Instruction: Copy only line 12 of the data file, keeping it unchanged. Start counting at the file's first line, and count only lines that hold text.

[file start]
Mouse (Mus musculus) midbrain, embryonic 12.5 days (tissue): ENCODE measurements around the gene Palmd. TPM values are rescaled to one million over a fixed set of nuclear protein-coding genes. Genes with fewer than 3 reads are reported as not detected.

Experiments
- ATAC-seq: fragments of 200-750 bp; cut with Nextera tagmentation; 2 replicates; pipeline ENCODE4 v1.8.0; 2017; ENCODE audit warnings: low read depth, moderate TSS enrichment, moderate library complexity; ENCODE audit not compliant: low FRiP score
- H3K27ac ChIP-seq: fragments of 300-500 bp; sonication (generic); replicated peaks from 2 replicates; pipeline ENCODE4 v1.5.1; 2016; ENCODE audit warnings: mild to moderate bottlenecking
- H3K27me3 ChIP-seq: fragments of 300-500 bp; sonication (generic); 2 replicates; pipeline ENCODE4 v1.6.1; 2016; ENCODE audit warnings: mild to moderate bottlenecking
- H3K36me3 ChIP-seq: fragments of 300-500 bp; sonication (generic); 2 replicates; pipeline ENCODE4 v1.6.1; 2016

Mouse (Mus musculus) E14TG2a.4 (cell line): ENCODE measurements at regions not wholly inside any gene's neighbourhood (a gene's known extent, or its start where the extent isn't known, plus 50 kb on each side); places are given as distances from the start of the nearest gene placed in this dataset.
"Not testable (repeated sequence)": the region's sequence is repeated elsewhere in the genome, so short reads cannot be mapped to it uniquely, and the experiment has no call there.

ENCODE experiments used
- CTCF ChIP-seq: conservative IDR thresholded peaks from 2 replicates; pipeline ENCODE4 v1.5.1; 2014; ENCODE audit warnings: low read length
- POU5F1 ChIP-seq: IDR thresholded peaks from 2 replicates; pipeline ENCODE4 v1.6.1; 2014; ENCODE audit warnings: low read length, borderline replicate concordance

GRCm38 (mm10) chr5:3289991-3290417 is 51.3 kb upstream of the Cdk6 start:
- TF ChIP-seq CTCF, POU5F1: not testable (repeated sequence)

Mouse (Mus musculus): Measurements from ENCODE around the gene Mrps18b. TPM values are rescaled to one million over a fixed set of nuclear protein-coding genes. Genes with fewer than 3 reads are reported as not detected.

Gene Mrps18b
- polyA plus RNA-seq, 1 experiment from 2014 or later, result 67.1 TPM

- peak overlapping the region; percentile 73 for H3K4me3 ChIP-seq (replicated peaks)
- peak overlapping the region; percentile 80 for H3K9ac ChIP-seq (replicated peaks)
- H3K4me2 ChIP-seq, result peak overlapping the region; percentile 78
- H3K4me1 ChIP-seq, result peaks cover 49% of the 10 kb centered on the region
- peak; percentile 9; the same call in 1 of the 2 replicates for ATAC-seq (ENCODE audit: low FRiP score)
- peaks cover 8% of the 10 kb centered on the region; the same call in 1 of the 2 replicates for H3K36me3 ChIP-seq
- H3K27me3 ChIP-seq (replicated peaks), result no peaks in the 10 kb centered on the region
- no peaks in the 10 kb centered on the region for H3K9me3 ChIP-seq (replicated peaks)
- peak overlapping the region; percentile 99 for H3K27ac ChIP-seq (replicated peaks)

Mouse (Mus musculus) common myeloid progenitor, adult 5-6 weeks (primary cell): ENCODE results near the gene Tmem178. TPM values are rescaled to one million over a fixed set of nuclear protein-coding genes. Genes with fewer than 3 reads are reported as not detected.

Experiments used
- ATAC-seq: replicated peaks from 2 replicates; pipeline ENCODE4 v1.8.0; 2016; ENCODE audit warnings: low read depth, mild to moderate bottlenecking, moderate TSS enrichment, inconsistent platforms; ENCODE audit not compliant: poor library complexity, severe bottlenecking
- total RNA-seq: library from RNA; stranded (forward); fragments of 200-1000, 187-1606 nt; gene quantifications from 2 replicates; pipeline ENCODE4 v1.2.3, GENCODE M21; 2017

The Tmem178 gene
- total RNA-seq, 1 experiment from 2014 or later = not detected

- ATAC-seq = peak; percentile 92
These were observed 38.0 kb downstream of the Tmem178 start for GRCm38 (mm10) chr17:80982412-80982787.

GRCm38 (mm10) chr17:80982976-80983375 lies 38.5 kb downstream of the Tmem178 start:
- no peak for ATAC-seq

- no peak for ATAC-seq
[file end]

GRCm38 (mm10) chr5:3289991-3290417 is 51.3 kb upstream of the Cdk6 start: